Text: H.R.1501 — 114th Congress (2015-2016)All Information (Except Text)

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Introduced in House (03/19/2015)


114th CONGRESS
1st Session
H. R. 1501


To amend title 39, United States Code, to provide that the United States Postal Service may not close, consolidate, or sell any historic postal facility without prior congressional approval, and for other purposes.


IN THE HOUSE OF REPRESENTATIVES

March 19, 2015

Ms. Lee (for herself, Ms. Kaptur, Mr. Courtney, Mr. Richmond, Mr. Grijalva, Mrs. Lawrence, Ms. Fudge, Mr. Keating, Mr. Butterfield, and Mr. Pierluisi) introduced the following bill; which was referred to the Committee on Oversight and Government Reform


A BILL

To amend title 39, United States Code, to provide that the United States Postal Service may not close, consolidate, or sell any historic postal facility without prior congressional approval, and for other purposes.

Be it enacted by the Senate and House of Representatives of the United States of America in Congress assembled,

SECTION 1. Short title; findings.

(a) Short title.—This Act may be cited as the “Moratorium on United States Postal Facilities Act”.

(b) Findings.—Congress finds the following:

(1) The United States Postal Service is an American institution dating back to the colonial era.

(2) The United States Postal Service is the core of a $1 trillion mailing industry that employs more than 8 million people.

(3) In 2013, the United States Postal Service processed 158 billion pieces of mail, handled 40 percent of the world’s mail volume, paid $3.6 billion every month in salaries and benefits, employed 104,700 veterans, and managed 31,272 retail offices.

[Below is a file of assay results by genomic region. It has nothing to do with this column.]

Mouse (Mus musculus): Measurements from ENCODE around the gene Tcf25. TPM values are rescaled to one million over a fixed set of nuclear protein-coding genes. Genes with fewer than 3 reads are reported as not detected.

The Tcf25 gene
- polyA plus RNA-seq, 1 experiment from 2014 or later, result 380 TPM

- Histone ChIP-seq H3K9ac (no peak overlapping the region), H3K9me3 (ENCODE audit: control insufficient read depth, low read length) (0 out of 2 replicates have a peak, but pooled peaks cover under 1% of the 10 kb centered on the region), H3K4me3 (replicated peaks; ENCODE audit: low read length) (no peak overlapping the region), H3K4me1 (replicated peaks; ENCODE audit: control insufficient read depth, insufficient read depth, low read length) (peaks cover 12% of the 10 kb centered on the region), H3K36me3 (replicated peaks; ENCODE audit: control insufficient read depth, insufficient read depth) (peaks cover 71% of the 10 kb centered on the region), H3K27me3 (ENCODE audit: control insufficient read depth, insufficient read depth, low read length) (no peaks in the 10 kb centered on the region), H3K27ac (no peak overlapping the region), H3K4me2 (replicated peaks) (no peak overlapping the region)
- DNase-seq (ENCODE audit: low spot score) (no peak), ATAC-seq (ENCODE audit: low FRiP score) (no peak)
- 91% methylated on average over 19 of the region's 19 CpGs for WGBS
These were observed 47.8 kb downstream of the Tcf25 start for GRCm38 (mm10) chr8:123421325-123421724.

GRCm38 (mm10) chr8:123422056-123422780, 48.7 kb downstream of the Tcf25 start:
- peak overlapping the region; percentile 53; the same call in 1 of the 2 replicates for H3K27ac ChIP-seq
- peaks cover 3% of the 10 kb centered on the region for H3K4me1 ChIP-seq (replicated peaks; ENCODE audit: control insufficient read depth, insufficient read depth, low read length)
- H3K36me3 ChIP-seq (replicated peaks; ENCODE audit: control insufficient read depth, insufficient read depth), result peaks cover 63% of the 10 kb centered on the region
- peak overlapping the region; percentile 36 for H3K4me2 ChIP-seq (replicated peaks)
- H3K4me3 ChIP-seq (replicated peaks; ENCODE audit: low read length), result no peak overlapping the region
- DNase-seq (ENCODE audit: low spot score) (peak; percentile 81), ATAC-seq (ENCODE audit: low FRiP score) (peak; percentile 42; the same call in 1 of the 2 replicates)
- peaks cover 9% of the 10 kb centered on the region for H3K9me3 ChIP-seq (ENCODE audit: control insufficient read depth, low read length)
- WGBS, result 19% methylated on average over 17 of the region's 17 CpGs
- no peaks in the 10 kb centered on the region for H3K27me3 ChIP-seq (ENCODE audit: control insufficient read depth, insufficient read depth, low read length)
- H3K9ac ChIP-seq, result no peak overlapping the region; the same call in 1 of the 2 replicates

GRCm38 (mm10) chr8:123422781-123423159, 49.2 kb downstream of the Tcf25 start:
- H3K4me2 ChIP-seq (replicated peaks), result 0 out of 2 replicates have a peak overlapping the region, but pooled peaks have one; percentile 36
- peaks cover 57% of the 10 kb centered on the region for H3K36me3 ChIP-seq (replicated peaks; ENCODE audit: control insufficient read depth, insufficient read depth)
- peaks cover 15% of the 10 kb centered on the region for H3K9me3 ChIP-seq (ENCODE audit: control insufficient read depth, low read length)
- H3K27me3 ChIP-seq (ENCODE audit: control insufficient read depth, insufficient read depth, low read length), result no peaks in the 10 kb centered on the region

(4) The United States Postal Service employs a Federal preservation officer and a historian.

(5) The United States Postal Service has a diverse fine arts collection consisting of works of art from many different sources and programs.

(6) The United States Postal Service houses more than 1,400 murals and sculptures from President Roosevelt’s New Deal programs in its post offices around the Nation.

(7) Most of the post office works of art were funded through commissions under the Treasury Department’s Section of Painting and Sculpture and Section of Fine Arts.

(8) As of December 2013, 880 postal buildings are listed on the National Historic Register.

SEC. 2. Congressional approval required for closure, consolidation, or sale of historic postal facilities.

(a) In general.—Section 404 of title 39, United States Code, is amended by adding at the end the following:

“(f) (1) The Postal Service may not close, consolidate, sell, or otherwise dispose of any historic postal facility without prior written approval from the Committee on Oversight and Government Reform of the House of Representatives and the Committee on Homeland Security and Governmental Affairs of the Senate.

“(2) In this subsection, the term ‘historic postal facility’ means any postal facility listed, or eligible to be listed, in the National Register of Historic Places.”.

(b) Conforming amendments.—Section 404 of title 39, United States Code, is further amended—

(1) in subsection (a)(3), by inserting “consistent with the requirements of subsection (f),” before “to determine”; and

(2) in subsection (d)(1), by striking “The Postal Service” and inserting “Subject to the requirements of subsection (f), the Postal Service”.

(c) Application.—The amendment made by subsection (a) shall apply to any historic postal facility, including any such facility that is listed as for sale by the United States Postal Service as of the date of enactment of this section.